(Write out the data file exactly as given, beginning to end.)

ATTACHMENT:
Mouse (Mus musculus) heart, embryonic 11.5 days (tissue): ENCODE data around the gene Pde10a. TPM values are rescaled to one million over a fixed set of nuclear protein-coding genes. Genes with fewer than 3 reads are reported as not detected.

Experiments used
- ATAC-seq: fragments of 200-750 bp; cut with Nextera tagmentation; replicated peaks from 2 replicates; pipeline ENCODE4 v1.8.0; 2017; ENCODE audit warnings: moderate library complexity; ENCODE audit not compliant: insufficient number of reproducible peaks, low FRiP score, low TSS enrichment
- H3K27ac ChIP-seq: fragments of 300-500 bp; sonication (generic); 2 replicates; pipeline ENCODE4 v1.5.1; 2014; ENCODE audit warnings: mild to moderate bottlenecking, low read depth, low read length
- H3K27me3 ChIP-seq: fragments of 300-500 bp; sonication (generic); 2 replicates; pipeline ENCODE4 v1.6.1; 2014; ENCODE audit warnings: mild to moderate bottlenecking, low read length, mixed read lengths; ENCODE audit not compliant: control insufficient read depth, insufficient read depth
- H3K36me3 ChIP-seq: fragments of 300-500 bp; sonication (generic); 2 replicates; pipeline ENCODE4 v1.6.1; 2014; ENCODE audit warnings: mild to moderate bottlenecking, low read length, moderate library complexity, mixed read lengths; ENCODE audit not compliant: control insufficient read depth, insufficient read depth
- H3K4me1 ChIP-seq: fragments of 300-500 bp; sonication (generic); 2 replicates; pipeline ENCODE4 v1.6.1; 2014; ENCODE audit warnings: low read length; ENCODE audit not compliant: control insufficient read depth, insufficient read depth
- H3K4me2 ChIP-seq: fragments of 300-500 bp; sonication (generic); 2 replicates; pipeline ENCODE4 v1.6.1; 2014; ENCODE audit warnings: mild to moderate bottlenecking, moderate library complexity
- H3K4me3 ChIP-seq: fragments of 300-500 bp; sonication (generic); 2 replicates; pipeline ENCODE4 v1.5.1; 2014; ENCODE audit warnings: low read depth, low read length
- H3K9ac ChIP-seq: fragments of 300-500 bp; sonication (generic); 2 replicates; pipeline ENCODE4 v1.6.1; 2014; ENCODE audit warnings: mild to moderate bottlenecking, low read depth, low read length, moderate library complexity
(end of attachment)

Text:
Mouse (Mus musculus) heart, embryonic 11.5 days (tissue): ENCODE data around the gene Pde10a. TPM values are rescaled to one million over a fixed set of nuclear protein-coding genes. Genes with fewer than 3 reads are reported as not detected.

Experiments used
- ATAC-seq: fragments of 200-750 bp; cut with Nextera tagmentation; replicated peaks from 2 replicates; pipeline ENCODE4 v1.8.0; 2017; ENCODE audit warnings: moderate library complexity; ENCODE audit not compliant: insufficient number of reproducible peaks, low FRiP score, low TSS enrichment
- H3K27ac ChIP-seq: fragments of 300-500 bp; sonication (generic); 2 replicates; pipeline ENCODE4 v1.5.1; 2014; ENCODE audit warnings: mild to moderate bottlenecking, low read depth, low read length
- H3K27me3 ChIP-seq: fragments of 300-500 bp; sonication (generic); 2 replicates; pipeline ENCODE4 v1.6.1; 2014; ENCODE audit warnings: mild to moderate bottlenecking, low read length, mixed read lengths; ENCODE audit not compliant: control insufficient read depth, insufficient read depth
- H3K36me3 ChIP-seq: fragments of 300-500 bp; sonication (generic); 2 replicates; pipeline ENCODE4 v1.6.1; 2014; ENCODE audit warnings: mild to moderate bottlenecking, low read length, moderate library complexity, mixed read lengths; ENCODE audit not compliant: control insufficient read depth, insufficient read depth
- H3K4me1 ChIP-seq: fragments of 300-500 bp; sonication (generic); 2 replicates; pipeline ENCODE4 v1.6.1; 2014; ENCODE audit warnings: low read length; ENCODE audit not compliant: control insufficient read depth, insufficient read depth
- H3K4me2 ChIP-seq: fragments of 300-500 bp; sonication (generic); 2 replicates; pipeline ENCODE4 v1.6.1; 2014; ENCODE audit warnings: mild to moderate bottlenecking, moderate library complexity
- H3K4me3 ChIP-seq: fragments of 300-500 bp; sonication (generic); 2 replicates; pipeline ENCODE4 v1.5.1; 2014; ENCODE audit warnings: low read depth, low read length
- H3K9ac ChIP-seq: fragments of 300-500 bp; sonication (generic); 2 replicates; pipeline ENCODE4 v1.6.1; 2014; ENCODE audit warnings: mild to moderate bottlenecking, low read depth, low read length, moderate library complexity